Council supported in requiring better than industry standards on coalfield gas emissions

The discharge of a condition requiring a detailed report of methane and carbon dioxide gas emissions at a site granted permission for 59 dwellings at a Northumberland coal field was refused for a failure to demonstrate that the health and safety of future residents of the development would be adequately protected.

The appellants had relied on their Phase 2 Ground Investigation Report to discharge the condition which concluded that no gas protection measures were necessary. They had provided no details of subsequent validation and verifications assessments specifically required by the condition’s wording but relied on gas monitoring to demonstrate the proposed floor construction would satisfy the recommendations of BS8485:2015 and consequently the condition. However, the council considered the gas monitoring was insufficient as it had only been carried out in the summer period which would have affected the average characteristic level of gas emissions. The appellants had monitored the gas situation for only two months, but the technical guidance had advised this was a minimum and that six months or more for sensitive developments such as housing might be appropriate. The council had maintained that in their experience gas emissions could be worse in winter months. The inspector sided with the council’s experience in these situations, which he held was a material consideration, and adopted a precautionary approach in refusing the submitted details.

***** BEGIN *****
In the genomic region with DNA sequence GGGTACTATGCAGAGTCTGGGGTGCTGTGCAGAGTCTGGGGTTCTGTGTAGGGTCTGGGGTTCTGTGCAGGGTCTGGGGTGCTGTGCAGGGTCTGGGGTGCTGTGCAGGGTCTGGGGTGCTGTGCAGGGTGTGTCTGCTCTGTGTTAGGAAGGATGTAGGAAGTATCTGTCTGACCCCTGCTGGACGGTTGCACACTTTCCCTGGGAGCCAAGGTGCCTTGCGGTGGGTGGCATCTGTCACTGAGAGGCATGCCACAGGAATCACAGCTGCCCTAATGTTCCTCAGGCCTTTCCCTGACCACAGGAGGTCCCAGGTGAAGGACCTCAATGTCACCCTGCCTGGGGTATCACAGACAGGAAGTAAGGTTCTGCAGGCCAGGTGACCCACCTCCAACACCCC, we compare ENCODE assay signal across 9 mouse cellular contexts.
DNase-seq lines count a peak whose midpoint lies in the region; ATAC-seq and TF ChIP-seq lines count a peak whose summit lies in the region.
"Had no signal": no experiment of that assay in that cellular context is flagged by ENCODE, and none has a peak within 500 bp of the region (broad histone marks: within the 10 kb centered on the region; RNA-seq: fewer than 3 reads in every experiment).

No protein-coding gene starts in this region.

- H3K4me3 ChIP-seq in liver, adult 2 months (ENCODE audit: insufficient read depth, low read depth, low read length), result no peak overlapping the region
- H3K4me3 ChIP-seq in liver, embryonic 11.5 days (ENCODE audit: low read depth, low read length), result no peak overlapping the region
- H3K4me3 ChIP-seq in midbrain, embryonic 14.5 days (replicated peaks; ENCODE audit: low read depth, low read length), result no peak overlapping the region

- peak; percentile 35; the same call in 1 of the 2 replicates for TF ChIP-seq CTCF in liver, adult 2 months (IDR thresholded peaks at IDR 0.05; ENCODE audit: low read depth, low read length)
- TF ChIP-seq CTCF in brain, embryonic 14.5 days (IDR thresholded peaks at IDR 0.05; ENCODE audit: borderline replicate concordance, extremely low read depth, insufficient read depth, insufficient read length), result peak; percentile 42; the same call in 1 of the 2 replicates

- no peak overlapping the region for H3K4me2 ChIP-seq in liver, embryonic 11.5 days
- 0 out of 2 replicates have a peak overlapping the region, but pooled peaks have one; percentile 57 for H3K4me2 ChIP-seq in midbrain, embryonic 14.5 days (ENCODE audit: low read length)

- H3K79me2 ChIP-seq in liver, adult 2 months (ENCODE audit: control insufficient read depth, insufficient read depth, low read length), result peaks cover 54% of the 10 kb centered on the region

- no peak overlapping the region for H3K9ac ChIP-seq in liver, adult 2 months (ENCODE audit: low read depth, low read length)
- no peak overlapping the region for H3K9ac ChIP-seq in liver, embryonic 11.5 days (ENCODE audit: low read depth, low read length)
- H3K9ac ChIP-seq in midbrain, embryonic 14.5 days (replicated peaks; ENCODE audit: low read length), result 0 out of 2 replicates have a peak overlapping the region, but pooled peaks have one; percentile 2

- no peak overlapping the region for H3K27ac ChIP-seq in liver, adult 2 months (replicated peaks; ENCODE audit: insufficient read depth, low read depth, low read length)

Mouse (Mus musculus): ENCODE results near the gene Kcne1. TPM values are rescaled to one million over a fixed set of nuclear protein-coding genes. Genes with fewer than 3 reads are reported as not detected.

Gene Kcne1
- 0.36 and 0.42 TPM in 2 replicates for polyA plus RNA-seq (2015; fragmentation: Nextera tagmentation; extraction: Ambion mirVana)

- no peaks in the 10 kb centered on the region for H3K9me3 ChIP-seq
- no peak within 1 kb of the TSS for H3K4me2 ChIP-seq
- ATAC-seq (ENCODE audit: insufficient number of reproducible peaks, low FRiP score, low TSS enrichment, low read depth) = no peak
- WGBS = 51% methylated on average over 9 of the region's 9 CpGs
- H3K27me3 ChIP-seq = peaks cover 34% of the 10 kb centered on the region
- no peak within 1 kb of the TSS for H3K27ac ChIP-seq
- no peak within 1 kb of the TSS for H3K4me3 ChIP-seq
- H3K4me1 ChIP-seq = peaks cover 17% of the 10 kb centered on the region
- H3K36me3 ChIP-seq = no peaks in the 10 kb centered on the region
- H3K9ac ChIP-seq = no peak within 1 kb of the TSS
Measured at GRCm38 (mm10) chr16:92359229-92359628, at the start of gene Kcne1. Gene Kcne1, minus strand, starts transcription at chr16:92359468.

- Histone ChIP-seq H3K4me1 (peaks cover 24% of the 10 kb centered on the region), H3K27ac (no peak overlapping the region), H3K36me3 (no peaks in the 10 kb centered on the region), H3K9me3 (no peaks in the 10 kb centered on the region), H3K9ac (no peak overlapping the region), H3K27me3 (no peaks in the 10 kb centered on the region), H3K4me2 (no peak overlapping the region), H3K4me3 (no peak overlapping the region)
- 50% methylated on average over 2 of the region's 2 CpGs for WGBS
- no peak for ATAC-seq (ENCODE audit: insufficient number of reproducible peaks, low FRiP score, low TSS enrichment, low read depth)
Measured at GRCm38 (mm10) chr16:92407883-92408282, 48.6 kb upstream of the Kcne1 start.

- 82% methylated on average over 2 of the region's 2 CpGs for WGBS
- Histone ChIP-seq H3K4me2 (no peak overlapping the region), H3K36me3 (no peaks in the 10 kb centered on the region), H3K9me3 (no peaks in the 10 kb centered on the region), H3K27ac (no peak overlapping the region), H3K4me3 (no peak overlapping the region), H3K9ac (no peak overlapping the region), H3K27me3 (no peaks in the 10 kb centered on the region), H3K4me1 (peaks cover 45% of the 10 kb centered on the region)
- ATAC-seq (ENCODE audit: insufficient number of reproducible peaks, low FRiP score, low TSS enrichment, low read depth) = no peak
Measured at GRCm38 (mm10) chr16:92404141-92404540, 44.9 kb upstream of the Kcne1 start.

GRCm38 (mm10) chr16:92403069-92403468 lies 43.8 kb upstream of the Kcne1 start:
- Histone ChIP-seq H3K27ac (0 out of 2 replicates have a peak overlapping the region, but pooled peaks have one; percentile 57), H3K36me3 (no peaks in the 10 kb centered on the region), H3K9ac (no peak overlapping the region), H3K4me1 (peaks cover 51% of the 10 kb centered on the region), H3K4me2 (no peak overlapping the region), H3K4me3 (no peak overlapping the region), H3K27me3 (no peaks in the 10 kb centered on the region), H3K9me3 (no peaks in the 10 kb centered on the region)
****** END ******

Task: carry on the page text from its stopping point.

An award of costs against the council was refused. The inspector found the council had not acted unreasonably in requiring a report regarding gas emissions at the appeal site which went beyond industry standards set out in BS 8485, as their concerns were not vague or generalised but based on experience and specific research which substantiated their reason for refusal.

Inspector: Geoff Underwood; Written representations


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